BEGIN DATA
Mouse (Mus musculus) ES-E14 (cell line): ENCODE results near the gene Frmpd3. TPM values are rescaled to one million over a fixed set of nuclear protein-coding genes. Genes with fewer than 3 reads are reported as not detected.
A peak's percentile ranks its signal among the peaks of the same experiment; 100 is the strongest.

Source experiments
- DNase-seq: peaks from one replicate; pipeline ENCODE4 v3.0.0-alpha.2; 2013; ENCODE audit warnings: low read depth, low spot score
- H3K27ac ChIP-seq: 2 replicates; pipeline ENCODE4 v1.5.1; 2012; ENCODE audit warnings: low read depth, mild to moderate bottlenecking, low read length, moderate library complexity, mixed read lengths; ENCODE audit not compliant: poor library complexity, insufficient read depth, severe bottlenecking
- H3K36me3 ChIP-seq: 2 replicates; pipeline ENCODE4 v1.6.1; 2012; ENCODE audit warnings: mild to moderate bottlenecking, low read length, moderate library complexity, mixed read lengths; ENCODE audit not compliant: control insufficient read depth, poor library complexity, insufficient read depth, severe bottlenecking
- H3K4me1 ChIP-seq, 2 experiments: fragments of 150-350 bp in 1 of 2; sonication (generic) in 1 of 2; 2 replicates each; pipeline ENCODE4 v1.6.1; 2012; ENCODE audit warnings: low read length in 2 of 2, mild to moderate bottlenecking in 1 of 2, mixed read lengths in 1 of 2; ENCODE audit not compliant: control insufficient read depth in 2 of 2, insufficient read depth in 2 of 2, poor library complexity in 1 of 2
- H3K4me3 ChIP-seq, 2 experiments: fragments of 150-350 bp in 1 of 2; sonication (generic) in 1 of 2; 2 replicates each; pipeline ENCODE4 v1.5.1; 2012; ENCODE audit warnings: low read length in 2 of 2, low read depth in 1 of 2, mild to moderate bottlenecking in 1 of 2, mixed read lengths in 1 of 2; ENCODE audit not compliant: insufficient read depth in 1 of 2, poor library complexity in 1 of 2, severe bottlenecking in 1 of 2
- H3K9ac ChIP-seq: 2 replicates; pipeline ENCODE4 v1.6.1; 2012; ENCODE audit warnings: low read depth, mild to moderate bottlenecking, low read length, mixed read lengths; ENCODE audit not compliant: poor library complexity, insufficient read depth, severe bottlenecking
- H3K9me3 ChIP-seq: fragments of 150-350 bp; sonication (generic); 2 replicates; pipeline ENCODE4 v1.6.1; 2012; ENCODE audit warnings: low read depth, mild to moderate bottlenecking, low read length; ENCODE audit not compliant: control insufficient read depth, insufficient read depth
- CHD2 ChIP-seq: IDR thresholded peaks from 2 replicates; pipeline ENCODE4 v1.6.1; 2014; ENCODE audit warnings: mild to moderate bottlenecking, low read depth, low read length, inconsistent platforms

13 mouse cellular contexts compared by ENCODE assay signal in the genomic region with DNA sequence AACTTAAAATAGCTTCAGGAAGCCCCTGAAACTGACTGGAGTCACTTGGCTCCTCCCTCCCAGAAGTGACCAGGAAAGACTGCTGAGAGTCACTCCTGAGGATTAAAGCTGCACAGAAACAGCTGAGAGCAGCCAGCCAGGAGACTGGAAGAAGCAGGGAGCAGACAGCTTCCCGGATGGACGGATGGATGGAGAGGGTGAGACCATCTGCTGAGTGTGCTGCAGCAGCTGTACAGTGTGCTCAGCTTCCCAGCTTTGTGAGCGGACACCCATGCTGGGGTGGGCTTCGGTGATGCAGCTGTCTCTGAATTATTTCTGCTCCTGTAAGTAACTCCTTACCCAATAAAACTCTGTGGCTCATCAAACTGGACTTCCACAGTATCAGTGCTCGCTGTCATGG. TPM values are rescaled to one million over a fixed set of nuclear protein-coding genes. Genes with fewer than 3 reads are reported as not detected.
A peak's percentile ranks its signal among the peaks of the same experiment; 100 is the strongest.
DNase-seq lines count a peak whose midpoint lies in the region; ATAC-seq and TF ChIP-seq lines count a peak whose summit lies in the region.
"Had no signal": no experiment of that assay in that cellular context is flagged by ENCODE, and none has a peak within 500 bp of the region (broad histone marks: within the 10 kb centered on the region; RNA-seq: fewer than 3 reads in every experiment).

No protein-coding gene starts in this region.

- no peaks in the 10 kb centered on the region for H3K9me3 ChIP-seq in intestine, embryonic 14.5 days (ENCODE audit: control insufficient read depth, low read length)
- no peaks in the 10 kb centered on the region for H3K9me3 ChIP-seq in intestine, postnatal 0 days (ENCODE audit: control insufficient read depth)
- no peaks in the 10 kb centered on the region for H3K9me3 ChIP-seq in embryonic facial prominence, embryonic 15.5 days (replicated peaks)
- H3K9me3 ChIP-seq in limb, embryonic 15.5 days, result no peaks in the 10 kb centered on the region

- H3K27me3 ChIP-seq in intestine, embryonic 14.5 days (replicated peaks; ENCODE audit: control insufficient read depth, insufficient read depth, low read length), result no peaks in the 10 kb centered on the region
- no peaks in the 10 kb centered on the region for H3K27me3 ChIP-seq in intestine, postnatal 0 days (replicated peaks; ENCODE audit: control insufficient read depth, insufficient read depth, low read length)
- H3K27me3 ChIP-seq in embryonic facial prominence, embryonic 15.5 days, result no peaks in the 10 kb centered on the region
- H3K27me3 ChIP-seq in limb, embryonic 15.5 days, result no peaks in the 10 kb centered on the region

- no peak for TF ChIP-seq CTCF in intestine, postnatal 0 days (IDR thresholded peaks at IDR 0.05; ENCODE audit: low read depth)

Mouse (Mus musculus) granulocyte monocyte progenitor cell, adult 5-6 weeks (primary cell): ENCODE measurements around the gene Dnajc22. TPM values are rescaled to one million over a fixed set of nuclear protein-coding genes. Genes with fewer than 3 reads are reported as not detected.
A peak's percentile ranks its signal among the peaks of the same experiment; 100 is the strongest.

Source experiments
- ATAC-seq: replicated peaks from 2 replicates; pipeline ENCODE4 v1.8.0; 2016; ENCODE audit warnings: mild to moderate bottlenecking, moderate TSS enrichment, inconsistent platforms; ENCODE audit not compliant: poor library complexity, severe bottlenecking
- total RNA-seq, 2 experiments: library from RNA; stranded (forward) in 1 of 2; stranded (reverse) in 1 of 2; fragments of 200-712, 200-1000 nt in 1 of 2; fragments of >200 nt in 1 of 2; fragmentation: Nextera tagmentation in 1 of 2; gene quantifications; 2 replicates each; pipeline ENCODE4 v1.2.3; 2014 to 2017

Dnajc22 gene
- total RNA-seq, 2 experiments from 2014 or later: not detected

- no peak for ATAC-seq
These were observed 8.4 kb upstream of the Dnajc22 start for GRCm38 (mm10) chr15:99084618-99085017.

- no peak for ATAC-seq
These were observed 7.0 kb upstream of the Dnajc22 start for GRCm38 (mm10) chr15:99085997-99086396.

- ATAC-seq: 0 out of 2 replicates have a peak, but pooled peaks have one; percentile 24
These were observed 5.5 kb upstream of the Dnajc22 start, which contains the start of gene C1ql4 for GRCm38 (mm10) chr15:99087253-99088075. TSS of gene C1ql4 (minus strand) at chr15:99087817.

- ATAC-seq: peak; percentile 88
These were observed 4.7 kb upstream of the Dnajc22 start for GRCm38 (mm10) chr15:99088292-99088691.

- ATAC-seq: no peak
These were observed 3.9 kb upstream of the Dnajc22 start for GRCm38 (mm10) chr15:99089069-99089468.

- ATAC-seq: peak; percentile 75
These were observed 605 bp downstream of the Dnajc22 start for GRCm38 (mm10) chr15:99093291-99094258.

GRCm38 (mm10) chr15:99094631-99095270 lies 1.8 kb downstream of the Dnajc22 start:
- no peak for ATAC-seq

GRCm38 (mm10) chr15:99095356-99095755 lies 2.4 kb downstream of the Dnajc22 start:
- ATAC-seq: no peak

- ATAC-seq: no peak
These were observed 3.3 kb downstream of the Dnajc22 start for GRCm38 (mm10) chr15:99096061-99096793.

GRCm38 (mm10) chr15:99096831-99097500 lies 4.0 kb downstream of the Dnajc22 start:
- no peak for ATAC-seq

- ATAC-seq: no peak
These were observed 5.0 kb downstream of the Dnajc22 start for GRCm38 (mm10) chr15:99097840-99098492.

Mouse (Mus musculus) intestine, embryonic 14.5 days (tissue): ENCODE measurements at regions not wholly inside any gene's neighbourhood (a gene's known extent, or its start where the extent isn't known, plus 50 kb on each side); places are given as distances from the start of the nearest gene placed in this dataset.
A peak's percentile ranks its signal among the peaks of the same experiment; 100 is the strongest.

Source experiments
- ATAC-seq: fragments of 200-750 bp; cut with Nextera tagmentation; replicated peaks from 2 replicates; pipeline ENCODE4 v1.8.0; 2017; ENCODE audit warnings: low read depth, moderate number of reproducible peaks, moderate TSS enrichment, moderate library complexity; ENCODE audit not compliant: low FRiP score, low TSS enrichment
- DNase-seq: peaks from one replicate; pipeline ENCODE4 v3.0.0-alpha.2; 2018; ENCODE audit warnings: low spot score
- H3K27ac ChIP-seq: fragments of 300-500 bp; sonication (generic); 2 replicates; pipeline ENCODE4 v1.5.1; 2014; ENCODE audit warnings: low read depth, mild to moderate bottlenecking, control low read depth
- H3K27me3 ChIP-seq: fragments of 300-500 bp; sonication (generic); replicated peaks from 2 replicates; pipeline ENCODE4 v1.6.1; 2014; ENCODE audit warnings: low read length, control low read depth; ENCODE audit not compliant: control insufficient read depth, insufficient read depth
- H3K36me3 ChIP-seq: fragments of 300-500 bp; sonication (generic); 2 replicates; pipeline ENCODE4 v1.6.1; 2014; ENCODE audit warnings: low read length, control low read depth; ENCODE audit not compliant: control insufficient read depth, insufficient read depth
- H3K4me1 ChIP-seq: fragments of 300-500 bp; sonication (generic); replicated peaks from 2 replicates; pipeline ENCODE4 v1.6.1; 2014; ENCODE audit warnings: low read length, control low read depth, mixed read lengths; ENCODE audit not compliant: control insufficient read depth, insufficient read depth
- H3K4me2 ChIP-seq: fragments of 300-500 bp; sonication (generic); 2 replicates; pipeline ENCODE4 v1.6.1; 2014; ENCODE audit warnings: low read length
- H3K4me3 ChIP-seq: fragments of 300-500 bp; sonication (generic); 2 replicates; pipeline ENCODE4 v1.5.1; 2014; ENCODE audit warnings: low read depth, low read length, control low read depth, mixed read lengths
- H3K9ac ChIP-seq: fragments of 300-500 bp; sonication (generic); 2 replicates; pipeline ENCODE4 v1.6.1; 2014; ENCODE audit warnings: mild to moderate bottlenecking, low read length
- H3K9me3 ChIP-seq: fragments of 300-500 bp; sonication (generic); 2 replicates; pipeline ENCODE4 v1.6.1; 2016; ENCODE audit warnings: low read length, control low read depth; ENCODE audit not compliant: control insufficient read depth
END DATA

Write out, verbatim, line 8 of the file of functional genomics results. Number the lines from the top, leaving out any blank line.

- H3K4me3 ChIP-seq, 2 experiments: fragments of 150-350 bp in 1 of 2; sonication (generic) in 1 of 2; 2 replicates each; pipeline ENCODE4 v1.5.1; 2012; ENCODE audit warnings: low read length in 2 of 2, low read depth in 1 of 2, mild to moderate bottlenecking in 1 of 2, mixed read lengths in 1 of 2; ENCODE audit not compliant: insufficient read depth in 1 of 2, poor library complexity in 1 of 2, severe bottlenecking in 1 of 2